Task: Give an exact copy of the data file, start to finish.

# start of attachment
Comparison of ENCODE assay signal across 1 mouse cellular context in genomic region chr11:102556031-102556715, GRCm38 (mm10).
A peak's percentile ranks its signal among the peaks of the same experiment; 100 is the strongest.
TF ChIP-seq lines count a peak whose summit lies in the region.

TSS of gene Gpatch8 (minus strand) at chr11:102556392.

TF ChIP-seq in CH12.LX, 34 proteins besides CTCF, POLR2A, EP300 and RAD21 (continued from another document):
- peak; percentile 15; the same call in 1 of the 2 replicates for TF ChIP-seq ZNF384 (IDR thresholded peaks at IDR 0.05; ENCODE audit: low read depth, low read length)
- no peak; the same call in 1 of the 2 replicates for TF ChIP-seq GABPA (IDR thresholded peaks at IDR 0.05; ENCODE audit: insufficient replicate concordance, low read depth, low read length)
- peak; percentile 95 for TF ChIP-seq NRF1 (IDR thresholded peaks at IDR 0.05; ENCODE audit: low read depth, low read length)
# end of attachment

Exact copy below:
Comparison of ENCODE assay signal across 1 mouse cellular context in genomic region chr11:102556031-102556715, GRCm38 (mm10).
A peak's percentile ranks its signal among the peaks of the same experiment; 100 is the strongest.
TF ChIP-seq lines count a peak whose summit lies in the region.

TSS of gene Gpatch8 (minus strand) at chr11:102556392.

TF ChIP-seq in CH12.LX, 34 proteins besides CTCF, POLR2A, EP300 and RAD21 (continued from another document):
- peak; percentile 15; the same call in 1 of the 2 replicates for TF ChIP-seq ZNF384 (IDR thresholded peaks at IDR 0.05; ENCODE audit: low read depth, low read length)
- no peak; the same call in 1 of the 2 replicates for TF ChIP-seq GABPA (IDR thresholded peaks at IDR 0.05; ENCODE audit: insufficient replicate concordance, low read depth, low read length)
- peak; percentile 95 for TF ChIP-seq NRF1 (IDR thresholded peaks at IDR 0.05; ENCODE audit: low read depth, low read length)